In the July-August 2012 (Volume 15, Number 4) issue of Neuromodulation:Technology at the Neural Interface, Dr. Robert Levy authored an intriguing article entitled, “The Need for Mechanism-Based Medicine in Neuromodulation.” In this piece, Dr. Levy mentions that the devotion in contemporary medical practices to evidence-based medicine may be causing us to lose sight of the potentially greater importance of mechanism-based medicine. He states that while evidence-based medicine provides meaningful information in the specific clinical setting that the therapy was evaluated, “by understanding the actual mechanisms underlying the diseases and treatments that we administer, we can better address the problems of our individual patients.”[1]

Dr. Levy begins by comparing this concept to amateur shooters. They may become proficient at aiming a rifle and hitting a target; however, without understanding the factors that guide the bullet’s trajectory to the target, as well as the potential condition changes, the shooter will fail to hit his mark. What a brilliant analogy to illustrate the importance of understanding mechanism-based medicine. While drugs alone may be able to help manage patient conditions; optimal treatment is ultimately obtained by understanding effective drug delivery methods and systems, and analyzing the forces and interactions that could affect different drugs’ pharmacological effects.

According to Dr. Levy, evidence-based medicine is not enough. He believes that by “mimicking clinical intervention,” we can expect similar outcomes. The problem is that patients differ in their anatomy, physiology, and psychology; therefore, they cannot be treated as a “simple physical variable.”1 Understanding mechanisms of action is vital to effective treatment outcomes as we can respond in real time rather than being subjected to “trial and error” in our neuromodulation treatments.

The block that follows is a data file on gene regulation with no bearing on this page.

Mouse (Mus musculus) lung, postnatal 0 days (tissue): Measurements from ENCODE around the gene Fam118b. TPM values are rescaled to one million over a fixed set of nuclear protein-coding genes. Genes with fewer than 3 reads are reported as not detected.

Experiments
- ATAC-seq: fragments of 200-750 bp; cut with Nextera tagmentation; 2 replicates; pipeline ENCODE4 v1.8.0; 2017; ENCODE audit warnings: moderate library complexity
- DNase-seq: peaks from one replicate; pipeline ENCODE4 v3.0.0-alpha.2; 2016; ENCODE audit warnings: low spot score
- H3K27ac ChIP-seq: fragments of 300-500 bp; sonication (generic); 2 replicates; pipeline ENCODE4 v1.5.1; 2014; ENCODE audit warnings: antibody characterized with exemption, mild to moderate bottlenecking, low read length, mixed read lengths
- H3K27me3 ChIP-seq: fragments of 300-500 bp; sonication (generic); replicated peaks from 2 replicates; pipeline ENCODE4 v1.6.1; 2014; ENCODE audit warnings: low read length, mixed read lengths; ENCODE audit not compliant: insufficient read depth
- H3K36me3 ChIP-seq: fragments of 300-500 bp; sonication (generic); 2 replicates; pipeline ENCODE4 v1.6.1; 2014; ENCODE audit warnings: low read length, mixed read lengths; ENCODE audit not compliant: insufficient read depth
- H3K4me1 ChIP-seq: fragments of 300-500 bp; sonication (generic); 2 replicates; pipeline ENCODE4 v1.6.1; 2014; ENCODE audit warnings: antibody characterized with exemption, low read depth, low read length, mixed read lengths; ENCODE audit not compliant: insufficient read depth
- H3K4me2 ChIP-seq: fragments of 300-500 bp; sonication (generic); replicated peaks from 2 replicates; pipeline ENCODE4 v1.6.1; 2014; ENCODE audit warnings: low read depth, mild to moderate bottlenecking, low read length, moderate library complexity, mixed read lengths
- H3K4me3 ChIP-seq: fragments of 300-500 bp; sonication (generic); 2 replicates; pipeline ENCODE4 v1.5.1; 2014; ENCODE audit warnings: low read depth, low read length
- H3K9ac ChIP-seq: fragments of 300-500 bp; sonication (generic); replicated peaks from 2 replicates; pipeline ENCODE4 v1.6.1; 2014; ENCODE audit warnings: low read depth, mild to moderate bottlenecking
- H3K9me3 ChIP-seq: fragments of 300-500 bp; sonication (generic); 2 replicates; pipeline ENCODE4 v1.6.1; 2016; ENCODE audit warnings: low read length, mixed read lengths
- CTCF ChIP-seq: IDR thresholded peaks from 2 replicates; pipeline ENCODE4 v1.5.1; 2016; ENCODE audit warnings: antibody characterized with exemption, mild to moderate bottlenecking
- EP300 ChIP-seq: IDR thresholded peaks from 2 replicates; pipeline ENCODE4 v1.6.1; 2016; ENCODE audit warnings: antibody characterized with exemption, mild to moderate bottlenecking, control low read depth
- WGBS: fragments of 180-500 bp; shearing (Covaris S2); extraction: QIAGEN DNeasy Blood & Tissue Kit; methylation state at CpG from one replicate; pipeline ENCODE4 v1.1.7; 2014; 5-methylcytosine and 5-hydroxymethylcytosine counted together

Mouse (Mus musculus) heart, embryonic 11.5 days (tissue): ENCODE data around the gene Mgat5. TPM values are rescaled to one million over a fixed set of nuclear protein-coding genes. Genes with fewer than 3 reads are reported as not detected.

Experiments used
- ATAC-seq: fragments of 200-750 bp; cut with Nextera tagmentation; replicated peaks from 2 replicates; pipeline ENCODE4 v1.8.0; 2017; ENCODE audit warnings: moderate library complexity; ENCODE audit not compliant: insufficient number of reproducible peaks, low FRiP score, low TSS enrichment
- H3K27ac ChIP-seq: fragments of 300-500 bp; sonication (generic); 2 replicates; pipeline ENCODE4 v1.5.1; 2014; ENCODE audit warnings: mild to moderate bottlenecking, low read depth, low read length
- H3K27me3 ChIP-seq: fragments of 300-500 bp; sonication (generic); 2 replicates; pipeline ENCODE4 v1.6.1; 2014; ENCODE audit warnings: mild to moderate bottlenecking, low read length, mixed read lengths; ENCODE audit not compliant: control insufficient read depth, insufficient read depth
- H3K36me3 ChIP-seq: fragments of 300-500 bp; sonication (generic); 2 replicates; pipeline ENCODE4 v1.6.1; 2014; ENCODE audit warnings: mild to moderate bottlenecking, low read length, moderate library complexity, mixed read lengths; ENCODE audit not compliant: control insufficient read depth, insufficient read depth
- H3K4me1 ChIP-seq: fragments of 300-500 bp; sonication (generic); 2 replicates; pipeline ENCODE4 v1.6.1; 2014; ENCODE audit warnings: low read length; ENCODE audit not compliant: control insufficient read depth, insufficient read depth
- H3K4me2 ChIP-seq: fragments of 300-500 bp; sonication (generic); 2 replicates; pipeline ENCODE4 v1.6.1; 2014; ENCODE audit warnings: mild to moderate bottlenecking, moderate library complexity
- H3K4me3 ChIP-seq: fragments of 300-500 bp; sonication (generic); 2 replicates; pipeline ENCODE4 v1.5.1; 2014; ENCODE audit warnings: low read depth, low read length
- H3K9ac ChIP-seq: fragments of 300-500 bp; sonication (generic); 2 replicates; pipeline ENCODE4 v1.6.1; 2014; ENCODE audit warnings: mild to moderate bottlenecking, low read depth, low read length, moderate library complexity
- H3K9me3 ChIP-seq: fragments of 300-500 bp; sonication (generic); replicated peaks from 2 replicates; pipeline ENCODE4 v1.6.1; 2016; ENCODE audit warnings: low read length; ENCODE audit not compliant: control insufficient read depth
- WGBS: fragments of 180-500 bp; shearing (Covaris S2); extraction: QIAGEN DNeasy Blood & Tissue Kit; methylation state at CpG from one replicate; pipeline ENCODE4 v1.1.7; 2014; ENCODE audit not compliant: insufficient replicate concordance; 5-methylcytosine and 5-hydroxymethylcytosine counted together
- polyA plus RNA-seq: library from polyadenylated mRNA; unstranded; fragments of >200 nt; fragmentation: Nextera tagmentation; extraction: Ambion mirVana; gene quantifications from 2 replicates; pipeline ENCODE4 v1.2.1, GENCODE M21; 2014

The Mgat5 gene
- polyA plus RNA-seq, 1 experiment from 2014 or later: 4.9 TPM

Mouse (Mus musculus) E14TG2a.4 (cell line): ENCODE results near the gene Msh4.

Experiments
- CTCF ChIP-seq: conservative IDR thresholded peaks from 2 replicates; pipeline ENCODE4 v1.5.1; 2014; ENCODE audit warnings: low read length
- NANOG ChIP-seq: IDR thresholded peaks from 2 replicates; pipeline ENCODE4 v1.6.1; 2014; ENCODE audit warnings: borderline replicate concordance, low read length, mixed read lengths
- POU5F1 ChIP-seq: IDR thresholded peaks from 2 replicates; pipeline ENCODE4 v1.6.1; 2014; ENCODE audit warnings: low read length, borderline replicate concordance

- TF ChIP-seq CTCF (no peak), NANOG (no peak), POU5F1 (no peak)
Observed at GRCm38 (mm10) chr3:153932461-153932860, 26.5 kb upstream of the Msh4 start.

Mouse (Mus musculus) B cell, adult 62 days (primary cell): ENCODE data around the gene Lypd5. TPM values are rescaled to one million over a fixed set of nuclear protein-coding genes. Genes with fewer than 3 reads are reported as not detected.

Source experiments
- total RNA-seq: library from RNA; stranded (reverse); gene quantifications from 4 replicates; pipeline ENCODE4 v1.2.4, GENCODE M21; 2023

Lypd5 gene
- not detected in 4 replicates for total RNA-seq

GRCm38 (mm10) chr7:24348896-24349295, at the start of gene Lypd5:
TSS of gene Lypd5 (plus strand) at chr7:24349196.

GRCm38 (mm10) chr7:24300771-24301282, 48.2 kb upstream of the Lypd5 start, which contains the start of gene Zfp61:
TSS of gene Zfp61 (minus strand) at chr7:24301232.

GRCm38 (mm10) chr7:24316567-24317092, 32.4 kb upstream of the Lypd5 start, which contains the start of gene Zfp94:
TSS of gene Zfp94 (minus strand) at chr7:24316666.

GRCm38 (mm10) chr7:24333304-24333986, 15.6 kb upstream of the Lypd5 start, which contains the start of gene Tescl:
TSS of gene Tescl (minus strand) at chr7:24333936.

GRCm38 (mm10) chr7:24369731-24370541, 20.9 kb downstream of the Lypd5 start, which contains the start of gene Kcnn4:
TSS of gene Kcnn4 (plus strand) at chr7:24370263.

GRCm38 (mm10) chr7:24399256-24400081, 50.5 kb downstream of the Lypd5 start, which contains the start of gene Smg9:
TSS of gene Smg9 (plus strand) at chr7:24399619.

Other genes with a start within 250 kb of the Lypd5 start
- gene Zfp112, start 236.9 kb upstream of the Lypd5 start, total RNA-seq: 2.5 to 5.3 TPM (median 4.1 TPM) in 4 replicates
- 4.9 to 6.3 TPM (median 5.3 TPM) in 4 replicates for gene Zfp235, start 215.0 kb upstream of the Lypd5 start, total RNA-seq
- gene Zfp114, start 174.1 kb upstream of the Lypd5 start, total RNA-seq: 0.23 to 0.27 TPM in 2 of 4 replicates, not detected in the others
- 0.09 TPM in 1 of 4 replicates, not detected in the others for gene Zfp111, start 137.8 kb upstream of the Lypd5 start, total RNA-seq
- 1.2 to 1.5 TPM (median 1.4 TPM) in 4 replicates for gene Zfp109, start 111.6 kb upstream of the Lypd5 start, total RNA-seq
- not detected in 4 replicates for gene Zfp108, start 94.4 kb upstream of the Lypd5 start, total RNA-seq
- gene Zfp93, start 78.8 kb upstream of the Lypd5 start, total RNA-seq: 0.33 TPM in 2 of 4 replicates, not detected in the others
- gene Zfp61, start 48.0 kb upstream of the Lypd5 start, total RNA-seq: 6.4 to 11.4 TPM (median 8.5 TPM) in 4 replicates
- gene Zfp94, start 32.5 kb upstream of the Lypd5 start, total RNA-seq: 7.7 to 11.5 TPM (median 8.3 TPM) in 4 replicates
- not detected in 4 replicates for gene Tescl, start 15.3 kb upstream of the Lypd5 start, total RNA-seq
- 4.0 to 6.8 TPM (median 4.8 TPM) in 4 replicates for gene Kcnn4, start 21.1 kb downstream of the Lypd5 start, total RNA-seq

In the article, Dr. Levy provides discussions of historical examples where a lack in understanding specific drugs’ mechanisms of action, such as aspirin and antibiotics, had initially limited effective use. After understanding these mechanisms of actions, we were able to develop improved safety and efficacy with drug agents and therapies.

According to the doctor, we have seen time and again examples of failures of important neuromodulation trials due to incomplete understanding of the mechanisms underlying potential therapies. This does not mean that we do not need evidence-based medicine. It simply means that it alone is not enough.

The overview I provided above includes only the tip of the iceberg in terms of information and clinical examples that Dr. Levy presents in this expertly crafted article. I strongly urge you to read this, as well as the many other articles included in this most recent issue of Neuromodulation.

To access the journal online, click here.

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[1] Levy, MD, PhD, Robert. “The Need for Mechanism-Based Medicine in Neuromodulation.” Neuromodulation: Technology at the Neural Interface; 15: 273-279.